Portland Press, Biochemical Journal, 3(407), p. 407-417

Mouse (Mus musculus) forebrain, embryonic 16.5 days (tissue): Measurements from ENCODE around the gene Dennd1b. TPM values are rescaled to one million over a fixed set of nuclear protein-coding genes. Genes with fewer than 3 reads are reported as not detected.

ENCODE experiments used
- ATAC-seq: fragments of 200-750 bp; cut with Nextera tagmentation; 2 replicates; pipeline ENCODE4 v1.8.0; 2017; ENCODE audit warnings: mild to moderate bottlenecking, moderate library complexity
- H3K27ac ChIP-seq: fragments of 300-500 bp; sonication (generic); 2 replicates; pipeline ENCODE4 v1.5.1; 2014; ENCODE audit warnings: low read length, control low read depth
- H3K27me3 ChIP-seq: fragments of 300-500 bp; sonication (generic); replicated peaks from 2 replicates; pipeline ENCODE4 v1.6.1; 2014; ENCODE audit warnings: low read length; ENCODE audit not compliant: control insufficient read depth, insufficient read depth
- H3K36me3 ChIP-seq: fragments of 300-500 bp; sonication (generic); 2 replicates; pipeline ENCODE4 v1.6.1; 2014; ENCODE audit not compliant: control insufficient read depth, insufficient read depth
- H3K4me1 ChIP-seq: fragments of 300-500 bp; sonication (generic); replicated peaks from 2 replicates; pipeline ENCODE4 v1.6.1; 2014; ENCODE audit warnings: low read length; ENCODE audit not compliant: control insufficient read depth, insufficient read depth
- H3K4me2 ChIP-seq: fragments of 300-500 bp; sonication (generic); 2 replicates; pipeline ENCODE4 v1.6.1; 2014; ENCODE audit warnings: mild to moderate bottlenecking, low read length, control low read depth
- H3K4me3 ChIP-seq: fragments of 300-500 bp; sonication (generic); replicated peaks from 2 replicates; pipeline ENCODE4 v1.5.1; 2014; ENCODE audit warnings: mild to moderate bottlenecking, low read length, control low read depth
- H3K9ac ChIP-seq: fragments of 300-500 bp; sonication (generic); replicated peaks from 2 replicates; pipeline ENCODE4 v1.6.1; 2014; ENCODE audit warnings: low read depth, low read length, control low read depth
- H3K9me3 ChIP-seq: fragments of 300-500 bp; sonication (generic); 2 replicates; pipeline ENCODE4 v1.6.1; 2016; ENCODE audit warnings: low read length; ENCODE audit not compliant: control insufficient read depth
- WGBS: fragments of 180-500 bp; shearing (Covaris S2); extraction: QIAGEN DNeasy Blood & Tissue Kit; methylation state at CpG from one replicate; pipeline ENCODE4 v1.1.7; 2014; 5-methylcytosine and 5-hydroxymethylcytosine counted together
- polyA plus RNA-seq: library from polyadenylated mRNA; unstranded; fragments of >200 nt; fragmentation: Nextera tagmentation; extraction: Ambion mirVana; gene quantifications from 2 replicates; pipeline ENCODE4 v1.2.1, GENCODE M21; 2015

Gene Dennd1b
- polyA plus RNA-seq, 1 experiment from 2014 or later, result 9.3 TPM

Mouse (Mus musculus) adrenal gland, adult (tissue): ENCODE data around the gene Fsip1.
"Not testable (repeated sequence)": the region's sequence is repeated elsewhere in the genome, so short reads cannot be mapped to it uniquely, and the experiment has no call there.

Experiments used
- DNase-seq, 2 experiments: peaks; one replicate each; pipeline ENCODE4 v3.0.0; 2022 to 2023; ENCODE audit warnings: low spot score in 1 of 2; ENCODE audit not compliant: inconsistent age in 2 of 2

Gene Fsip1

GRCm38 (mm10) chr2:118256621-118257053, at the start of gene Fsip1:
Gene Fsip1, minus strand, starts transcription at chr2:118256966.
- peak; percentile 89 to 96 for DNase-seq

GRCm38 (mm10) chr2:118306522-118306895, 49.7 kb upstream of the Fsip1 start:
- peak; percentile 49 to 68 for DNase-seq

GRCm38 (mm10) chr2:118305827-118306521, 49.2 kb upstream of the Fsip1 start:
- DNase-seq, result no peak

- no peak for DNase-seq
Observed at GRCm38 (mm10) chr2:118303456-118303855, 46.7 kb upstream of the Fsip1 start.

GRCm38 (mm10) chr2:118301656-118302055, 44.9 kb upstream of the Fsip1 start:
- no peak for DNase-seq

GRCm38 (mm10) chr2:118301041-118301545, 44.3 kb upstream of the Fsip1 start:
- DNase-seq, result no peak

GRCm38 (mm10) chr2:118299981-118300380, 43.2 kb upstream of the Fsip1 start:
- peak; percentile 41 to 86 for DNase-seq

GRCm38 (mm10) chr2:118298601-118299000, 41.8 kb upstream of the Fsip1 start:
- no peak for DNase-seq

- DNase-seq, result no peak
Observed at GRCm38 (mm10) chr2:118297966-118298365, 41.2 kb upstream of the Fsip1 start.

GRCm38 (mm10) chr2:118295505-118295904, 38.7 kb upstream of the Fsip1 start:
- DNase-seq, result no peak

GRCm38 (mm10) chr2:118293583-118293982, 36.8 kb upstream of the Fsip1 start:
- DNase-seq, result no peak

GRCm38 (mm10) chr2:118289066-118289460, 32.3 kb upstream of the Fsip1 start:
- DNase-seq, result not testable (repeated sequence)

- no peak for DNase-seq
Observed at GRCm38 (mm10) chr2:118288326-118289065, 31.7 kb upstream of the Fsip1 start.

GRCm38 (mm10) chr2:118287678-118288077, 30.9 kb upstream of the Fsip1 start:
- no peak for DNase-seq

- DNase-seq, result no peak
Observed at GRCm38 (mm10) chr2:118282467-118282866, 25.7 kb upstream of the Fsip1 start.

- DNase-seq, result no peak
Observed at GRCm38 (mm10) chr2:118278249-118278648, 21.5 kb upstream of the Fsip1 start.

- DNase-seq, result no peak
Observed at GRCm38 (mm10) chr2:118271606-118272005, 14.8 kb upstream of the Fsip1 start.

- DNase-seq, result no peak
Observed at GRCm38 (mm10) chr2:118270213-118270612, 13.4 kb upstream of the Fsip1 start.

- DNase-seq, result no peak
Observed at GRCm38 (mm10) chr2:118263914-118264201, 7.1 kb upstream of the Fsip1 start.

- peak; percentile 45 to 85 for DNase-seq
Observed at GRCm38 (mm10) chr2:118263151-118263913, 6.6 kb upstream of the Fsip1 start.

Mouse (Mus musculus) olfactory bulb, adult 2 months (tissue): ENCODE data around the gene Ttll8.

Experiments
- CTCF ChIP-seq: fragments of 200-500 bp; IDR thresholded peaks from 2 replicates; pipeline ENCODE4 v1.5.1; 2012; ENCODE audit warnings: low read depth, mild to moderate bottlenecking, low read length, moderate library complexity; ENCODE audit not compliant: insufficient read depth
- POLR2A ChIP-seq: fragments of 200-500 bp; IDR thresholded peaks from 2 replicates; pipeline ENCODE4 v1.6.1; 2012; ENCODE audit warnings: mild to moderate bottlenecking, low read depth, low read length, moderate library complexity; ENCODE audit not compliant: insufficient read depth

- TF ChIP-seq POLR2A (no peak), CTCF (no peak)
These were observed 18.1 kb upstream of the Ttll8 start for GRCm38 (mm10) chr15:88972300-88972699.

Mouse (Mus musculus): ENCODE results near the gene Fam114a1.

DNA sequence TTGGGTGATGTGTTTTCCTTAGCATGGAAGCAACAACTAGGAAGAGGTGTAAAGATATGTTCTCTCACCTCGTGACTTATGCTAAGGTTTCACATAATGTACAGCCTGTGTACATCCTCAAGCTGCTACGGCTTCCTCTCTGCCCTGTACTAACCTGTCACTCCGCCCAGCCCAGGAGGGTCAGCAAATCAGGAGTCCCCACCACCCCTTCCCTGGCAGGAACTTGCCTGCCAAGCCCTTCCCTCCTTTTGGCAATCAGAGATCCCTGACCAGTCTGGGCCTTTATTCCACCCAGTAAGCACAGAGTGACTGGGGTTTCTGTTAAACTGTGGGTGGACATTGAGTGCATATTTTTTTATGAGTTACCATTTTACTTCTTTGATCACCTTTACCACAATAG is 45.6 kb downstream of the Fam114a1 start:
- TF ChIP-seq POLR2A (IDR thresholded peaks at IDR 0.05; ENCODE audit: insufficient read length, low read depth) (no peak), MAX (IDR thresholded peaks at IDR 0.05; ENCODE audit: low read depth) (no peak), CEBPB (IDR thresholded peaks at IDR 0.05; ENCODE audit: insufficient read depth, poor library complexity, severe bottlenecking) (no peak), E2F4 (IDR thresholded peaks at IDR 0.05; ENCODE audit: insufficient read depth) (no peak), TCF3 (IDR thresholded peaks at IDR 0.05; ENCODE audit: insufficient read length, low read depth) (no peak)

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In vitro, small Hsps (heat-shock proteins) have been shown to have chaperone function capable of keeping unfolded proteins in a form competent for Hsp70-dependent refolding. However, this has never been confirmed in living mammalian cells. In the present study, we show that Hsp27 (HspB1) translocates into the nucleus upon heat shock, where it forms granules that co-localize with IGCs (interchromatin granule clusters). Although heat-induced changes in the oligomerization status of Hsp27 correlate with its phosphorylation and nuclear translocation, Hsp27 phosphorylation alone is not sufficient for effective nuclear translocation of HspB1. Using firefly luciferase as a heat-sensitive reporter protein, we demonstrate that HspB1 expression in HspB1-deficient fibroblasts enhances protein refolding after heat shock. The positive effect of HspB1 on refolding is completely diminished by overexpression of Bag-1 (Bcl-2-associated athanogene), the negative regulator of Hsp70, consistent with the idea of HspB1 being the substrate holder for Hsp70. Although HspB1 and luciferase both accumulate in nuclear granules after heat shock, our results suggest that this is not related to the refolding activity of HspB1. Rather, granular accumulation may reflect a situation of failed refolding where the substrate is stored for subsequent degradation. Consistently, we found 20S proteasomes concentrated in nuclear granules of HspB1 after heat shock. We conclude that HspB1 contributes to an increased chaperone capacity of cells by binding unfolded proteins that are hereby kept competent for refolding by Hsp70 or that are sorted to nuclear granules if such refolding fails.